In practice, the problem arises that the circles around the image points of the stars can not usually be drawn on any map with a meaningful scale , since the distances between the image points and the intersection points are usually several thousand nautical miles apart. For example, the image point of the sun moves (depending on the season at different geographical latitudes between the two tropics) at 1667 km / h or 900 kn from east to west.

Therefore, for the actual determination on the high seas , an estimated position (calculation location or cast location ) is first drawn in the nautical chart , or better in a mercator- scaled blank map (see sketches on the right in the pictures) . The azimuth (horizontal angle ) calculated for the estimated position is then drawn in for the image point of the star whose elevation angle has been measured , starting from the estimated position. At the same time, the distance between the image point and the estimated position (calculated height) is calculated and the difference between the calculated height and the observed height (corrected sextant angle) is applied to the azimuth beam starting from the estimated location. The line you are looking for is a circle through this point, with the image point of the star being observed representing the center of the circle. To simplify the construction of the drawing, the segment of the arc is replaced by the tangent to the circle, which is constructed at right angles to the azimuth beam.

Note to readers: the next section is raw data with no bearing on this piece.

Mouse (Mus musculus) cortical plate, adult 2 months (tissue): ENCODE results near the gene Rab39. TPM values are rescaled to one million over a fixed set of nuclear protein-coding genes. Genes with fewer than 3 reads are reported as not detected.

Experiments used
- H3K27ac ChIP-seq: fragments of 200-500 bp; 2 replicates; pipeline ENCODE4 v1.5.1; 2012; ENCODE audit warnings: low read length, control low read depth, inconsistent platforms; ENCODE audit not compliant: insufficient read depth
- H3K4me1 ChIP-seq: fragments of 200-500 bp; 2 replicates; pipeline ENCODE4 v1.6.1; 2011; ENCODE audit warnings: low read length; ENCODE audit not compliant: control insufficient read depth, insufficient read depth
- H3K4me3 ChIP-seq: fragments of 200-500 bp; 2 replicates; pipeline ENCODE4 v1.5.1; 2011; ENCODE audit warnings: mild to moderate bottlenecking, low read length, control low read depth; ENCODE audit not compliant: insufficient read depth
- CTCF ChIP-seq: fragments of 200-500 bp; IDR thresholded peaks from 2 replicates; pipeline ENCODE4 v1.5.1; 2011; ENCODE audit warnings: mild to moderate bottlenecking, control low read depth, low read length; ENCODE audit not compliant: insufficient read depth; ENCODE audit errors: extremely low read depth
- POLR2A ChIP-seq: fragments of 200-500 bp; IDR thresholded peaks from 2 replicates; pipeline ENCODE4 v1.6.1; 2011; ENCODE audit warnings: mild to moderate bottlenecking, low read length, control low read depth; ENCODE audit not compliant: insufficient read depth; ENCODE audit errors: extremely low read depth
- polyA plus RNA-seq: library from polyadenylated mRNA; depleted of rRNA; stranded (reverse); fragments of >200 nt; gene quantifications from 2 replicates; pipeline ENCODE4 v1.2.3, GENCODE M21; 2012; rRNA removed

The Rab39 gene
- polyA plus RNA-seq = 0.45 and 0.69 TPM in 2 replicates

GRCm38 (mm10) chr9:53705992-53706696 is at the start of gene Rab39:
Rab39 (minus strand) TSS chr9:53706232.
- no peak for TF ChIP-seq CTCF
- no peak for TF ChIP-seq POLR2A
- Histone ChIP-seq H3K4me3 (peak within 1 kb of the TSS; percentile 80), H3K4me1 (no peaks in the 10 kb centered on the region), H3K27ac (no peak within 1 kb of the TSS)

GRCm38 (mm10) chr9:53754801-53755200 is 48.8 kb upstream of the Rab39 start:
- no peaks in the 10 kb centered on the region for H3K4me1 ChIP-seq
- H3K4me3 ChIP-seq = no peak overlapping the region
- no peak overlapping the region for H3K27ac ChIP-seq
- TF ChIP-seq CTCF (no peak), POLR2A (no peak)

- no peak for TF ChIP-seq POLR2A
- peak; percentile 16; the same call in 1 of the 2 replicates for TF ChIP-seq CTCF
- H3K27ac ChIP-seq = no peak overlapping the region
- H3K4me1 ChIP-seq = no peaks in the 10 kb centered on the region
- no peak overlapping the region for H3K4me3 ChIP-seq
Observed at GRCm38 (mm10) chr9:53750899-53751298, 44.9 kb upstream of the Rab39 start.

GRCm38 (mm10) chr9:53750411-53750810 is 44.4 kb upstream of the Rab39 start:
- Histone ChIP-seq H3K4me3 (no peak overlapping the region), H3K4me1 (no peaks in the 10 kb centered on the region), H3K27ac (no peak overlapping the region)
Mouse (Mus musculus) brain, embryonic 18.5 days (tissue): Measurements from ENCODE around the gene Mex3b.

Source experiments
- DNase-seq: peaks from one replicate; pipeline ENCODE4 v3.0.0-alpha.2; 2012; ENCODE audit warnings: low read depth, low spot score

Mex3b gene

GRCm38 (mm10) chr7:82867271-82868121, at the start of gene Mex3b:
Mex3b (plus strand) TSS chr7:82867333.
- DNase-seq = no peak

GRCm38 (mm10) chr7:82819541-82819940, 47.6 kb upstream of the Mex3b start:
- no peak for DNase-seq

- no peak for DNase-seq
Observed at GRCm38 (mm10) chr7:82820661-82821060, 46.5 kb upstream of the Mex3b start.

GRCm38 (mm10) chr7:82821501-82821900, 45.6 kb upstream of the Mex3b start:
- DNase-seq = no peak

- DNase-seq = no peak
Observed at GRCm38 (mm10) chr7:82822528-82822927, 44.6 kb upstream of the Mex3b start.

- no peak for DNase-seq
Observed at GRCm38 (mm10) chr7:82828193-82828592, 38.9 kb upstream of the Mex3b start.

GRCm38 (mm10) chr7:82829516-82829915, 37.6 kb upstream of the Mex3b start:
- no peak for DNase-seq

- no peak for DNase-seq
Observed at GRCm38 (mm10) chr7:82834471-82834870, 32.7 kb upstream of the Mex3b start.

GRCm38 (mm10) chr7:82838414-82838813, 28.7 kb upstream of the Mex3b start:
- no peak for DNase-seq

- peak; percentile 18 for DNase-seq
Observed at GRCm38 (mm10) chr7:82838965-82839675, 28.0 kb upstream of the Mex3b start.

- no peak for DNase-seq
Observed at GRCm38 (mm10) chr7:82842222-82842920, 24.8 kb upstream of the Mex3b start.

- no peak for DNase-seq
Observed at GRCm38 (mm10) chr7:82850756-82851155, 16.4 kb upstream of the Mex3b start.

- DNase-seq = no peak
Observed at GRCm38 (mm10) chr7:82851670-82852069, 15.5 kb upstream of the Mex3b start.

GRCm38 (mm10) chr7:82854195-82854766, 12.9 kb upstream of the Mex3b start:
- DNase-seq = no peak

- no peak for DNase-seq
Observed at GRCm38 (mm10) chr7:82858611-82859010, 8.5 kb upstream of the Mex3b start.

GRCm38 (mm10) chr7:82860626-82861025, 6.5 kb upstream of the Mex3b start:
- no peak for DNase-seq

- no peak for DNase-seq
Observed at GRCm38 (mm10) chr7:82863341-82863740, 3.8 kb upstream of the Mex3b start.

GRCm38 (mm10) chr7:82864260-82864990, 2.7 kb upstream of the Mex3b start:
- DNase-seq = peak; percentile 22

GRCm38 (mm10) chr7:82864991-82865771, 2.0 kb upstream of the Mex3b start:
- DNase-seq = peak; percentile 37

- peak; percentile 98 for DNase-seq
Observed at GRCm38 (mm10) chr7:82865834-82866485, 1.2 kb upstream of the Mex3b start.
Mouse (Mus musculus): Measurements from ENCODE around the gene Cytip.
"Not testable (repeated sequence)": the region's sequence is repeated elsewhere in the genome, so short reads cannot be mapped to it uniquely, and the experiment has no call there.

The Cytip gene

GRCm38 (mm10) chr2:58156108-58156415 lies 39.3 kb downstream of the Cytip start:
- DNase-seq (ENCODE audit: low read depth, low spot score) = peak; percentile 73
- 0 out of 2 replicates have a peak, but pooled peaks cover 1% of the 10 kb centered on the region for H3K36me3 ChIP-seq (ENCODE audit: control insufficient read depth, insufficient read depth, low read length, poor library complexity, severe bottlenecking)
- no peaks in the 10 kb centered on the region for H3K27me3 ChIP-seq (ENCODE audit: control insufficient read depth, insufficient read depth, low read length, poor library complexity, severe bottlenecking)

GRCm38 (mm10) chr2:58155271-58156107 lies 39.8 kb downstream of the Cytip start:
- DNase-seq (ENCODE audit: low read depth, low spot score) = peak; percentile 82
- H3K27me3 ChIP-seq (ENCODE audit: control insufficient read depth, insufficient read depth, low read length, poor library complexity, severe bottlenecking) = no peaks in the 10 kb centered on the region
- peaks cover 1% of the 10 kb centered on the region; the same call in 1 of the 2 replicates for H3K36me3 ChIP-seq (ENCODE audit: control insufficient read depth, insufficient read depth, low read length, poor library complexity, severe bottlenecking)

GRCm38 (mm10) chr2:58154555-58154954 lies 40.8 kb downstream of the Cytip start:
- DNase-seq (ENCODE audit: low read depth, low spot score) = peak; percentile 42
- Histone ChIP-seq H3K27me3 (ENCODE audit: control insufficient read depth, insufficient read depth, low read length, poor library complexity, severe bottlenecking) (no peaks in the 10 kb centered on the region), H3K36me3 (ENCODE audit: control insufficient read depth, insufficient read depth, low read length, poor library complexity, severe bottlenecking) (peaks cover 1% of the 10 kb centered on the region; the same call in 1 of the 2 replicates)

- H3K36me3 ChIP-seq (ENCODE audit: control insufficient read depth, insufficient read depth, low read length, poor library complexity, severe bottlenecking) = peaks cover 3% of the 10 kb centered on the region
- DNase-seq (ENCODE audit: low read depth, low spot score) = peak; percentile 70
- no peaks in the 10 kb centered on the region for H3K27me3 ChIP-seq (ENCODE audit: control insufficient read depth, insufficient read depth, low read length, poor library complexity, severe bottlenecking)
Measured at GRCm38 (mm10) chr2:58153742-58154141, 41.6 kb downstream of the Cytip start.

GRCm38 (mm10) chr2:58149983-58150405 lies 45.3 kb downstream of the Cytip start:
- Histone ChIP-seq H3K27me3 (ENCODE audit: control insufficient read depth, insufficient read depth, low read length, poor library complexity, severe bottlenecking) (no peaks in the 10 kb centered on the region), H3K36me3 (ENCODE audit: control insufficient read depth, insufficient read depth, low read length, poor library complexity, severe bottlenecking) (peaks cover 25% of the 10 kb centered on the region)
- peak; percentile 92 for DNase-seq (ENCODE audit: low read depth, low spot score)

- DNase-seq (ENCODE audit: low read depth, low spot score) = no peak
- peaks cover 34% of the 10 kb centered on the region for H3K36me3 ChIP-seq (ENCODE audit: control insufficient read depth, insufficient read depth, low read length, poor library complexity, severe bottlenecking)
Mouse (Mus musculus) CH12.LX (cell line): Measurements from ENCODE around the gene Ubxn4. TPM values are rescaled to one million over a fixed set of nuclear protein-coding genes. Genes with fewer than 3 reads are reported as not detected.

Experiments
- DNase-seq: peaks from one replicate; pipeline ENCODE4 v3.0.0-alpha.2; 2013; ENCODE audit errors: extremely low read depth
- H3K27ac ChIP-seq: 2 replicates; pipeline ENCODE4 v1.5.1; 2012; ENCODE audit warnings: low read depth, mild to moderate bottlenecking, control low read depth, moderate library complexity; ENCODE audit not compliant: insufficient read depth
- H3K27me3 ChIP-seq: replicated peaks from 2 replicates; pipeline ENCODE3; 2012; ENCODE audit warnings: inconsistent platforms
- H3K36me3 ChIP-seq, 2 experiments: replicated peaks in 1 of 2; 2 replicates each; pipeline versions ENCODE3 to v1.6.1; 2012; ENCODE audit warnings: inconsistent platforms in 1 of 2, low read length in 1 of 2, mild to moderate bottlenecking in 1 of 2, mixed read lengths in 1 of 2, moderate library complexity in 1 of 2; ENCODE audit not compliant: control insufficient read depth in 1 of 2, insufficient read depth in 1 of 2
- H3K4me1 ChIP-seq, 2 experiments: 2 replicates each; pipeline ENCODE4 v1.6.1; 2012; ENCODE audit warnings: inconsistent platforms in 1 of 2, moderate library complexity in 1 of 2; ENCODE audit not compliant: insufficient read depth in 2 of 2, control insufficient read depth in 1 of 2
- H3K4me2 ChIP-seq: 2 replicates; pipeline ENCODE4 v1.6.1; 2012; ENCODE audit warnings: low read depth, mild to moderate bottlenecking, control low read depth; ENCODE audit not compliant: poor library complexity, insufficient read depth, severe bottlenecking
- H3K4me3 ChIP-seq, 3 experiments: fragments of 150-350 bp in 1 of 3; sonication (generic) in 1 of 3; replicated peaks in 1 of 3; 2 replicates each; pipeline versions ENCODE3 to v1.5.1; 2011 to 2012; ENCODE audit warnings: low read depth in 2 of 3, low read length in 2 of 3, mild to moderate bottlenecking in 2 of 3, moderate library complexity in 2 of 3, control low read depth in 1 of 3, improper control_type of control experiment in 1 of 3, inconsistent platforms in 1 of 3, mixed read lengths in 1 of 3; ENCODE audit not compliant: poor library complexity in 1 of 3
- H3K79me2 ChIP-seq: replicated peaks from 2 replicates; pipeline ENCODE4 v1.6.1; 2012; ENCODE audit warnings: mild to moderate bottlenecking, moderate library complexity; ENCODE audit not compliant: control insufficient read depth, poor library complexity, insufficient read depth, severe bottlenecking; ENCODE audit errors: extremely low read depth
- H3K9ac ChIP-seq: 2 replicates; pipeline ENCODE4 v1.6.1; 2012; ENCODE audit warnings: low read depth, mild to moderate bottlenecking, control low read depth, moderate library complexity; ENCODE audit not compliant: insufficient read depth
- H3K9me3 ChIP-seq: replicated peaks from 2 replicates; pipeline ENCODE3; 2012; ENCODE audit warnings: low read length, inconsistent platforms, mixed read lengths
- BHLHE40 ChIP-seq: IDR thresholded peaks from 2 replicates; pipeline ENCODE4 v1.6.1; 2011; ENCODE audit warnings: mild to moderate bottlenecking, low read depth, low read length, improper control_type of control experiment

The values ​​of the observation of a second star lead to a second straight line, the point of intersection of the two lines is then considered the desired location. If three celestial bodies are observed, the base lines generally form a triangle, the center of which is viewed as the desired location.

For the calculation of the azimuth and the distance to the celestial pixel one needs the theorems of spherical trigonometry , especially those of the nautical triangle . The results of the necessary arithmetic operations can also be determined from multi-volume tables (Pub. 249 or Pub. 229 Sight Reduction Tables for Marine Navigation or for Air Navigation), from the American National Geospatial Intelligence Agency with subsequent interpolation.

Implementation of nautical practice